One of my former athletic directors came up with an athletic handbook that helped turn our program from one with nobody qualifying for the state meet into one that won conference titles and put athletes on the podium a year later. When the document is a composition of everyone’s goals and form procedures and policies, it’s a living commandment to winning that eliminates debate and confusion.
3. Acquisition – Monitoring, or even simple data collection from testing, boils down to how well you can get information from a short event, like an HRV reading or a practice RPE session. Obviously, the science and validity must be very tight, but the workflow also has to be very organized. Athletes are impatient creatures and are often treated like royalty, so their perspectives are very warped from reality. If the user experience with training and monitoring is not rewarding and engaging, the sustainability of monitoring will die on a very short vine. I have data from years with athletes because the process was valued and actually enjoyable. I explain the way to make the boring and sometimes annoying process of monitoring better later in this article.
4. Time – The lack of time and need for quick methods of collecting data is a stark reality that plagues everyone in sport. By nature, the value of training is simply not a priority at professional levels, when tickets are to be sold. Therefore, everyone in sport, even at low levels, has precious little time available to do much. Budgeting for priorities with time could be an entire book or seminar series on its own, but a basic, and accurate, way of looking at the challenge is doing the simple math of what creates the best return on investment.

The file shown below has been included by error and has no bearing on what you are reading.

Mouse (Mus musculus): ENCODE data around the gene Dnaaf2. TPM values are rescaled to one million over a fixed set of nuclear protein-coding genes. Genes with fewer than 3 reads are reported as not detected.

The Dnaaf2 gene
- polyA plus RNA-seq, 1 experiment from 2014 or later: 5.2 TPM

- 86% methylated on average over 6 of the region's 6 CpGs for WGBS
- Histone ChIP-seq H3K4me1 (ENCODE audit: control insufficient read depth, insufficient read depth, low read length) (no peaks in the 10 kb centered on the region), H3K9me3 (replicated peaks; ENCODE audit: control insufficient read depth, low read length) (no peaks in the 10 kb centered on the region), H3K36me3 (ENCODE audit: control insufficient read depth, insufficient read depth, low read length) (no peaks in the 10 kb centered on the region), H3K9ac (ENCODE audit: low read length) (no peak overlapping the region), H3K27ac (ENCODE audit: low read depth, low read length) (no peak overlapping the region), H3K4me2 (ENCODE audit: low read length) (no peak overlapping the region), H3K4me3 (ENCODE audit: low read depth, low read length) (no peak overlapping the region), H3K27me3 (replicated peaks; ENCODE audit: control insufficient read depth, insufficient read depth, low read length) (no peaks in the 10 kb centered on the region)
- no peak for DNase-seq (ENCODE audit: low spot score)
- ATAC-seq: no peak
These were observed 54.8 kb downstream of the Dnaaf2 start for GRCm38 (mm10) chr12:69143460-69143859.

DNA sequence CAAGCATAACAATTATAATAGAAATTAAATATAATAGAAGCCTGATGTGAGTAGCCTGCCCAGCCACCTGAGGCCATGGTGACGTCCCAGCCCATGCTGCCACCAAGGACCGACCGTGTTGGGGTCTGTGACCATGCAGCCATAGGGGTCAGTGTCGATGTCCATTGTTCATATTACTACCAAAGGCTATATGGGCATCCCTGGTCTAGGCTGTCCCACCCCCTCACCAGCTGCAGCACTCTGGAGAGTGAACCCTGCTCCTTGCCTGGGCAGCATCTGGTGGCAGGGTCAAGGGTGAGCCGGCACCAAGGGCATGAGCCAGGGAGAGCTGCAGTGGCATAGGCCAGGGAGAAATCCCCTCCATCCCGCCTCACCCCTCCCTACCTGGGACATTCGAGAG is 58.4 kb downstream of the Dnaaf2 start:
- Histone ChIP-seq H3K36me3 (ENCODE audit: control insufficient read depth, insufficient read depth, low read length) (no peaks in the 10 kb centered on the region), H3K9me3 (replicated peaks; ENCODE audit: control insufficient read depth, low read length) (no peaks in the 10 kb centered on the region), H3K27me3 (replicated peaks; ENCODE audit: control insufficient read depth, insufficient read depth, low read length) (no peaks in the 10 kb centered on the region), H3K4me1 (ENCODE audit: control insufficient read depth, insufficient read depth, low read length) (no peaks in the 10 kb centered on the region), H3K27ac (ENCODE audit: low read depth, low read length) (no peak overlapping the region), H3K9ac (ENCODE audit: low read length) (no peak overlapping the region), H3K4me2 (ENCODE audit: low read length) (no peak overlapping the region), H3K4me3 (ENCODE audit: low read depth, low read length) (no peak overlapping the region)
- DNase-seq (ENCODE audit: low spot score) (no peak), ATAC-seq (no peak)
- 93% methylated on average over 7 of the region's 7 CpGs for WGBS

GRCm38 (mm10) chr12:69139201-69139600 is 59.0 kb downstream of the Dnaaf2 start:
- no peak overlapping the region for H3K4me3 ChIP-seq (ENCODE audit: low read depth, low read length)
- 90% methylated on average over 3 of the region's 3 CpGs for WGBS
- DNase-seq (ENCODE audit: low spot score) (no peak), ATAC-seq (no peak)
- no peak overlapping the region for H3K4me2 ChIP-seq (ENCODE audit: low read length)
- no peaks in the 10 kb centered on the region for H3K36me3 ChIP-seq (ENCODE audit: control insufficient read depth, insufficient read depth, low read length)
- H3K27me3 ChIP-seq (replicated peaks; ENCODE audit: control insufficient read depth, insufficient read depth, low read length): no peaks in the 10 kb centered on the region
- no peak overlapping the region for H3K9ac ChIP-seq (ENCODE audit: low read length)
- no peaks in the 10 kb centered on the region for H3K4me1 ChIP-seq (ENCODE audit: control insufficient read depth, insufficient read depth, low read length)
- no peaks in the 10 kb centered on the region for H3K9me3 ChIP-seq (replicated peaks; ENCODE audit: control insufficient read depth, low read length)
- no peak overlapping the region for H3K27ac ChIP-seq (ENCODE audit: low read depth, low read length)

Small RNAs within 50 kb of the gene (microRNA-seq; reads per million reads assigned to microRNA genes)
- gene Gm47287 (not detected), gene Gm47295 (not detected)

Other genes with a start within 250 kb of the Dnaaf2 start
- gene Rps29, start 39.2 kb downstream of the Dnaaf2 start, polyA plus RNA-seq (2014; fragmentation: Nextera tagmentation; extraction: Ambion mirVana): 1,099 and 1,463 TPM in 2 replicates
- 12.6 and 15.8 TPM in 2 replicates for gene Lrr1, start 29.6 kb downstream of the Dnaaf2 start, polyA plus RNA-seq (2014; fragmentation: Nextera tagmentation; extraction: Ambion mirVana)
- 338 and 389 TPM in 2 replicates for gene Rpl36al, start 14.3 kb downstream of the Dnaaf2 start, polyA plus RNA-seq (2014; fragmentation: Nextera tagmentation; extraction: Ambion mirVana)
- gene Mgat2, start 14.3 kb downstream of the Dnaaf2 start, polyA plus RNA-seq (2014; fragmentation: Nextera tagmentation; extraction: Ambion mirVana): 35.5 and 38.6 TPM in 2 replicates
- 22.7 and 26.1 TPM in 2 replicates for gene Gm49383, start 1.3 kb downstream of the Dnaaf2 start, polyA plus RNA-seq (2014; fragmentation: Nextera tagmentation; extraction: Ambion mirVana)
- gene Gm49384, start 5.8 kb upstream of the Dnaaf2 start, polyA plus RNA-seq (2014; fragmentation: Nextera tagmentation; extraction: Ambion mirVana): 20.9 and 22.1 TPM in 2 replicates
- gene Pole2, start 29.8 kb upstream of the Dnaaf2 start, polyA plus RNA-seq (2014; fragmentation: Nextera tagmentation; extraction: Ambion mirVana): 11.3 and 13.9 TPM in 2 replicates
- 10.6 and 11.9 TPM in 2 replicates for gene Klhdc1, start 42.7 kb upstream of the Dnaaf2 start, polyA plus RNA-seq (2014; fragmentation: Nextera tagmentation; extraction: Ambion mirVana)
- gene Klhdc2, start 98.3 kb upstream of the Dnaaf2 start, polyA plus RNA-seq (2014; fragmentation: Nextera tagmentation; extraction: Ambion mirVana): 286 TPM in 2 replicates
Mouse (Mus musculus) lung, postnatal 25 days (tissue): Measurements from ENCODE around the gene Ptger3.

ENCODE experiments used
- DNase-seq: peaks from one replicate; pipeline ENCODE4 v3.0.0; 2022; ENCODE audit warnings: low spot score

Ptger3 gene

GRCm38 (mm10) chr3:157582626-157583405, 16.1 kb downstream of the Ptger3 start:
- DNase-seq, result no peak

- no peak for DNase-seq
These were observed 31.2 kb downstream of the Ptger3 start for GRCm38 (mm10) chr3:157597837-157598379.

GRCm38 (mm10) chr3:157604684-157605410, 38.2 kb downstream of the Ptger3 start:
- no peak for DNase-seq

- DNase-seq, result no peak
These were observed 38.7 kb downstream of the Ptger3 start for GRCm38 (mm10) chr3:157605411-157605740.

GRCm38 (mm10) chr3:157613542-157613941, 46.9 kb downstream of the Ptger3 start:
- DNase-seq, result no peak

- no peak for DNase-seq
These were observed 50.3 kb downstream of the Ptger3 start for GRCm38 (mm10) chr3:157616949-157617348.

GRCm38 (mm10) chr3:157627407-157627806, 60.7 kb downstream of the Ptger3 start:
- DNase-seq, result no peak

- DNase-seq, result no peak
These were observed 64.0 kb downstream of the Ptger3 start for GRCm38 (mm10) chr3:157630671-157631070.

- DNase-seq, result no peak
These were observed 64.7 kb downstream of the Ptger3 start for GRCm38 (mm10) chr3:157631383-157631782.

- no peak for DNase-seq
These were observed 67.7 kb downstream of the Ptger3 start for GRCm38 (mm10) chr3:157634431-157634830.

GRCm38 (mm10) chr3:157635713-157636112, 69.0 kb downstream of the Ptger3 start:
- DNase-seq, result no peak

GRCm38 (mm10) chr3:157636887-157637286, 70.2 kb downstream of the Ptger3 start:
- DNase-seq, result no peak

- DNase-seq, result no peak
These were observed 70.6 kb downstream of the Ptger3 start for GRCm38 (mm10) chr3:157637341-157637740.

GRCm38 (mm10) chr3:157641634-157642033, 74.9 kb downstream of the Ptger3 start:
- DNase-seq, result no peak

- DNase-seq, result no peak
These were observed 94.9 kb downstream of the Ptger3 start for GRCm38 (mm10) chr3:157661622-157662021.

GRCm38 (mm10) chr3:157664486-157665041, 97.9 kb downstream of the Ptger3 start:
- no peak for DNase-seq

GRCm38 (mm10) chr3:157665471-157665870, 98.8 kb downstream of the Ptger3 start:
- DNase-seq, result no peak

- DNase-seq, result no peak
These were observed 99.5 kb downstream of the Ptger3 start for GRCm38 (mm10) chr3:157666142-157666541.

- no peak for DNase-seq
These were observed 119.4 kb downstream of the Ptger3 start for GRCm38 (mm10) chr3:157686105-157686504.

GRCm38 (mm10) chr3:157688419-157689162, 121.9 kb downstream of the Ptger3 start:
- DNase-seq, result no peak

Monitoring takes time to prepare, collect, analyze, interpret, and act on the data, so even something simple like perceived exertion or vitamin D screening is a surprisingly demanding task. Always be thinking of reducing the time needed by cutting out inefficiencies, not by cutting corners with science. Sports data management workflow is not about cheating the scientific process, but adhering to it in a clever and creative way.
All four areas are not impossible to overcome, and coaches should only worry about what they can control. Remember: Being honest about the monitoring process can feel very lonely if you are the only one putting the time into doing it right, but stick with it because it will pay off more than you know down the road. Appraise the four friction points and be critical of your own program so you can find gaps or areas you can improve. You will be rewarded for putting in a full effort and not giving up when everyone else is sharing opinions and you are the only one with an opinion supported by objective facts. Leadership doesn’t come from blogs or books; it comes from doing the right thing and applying it in a way that others value and respect.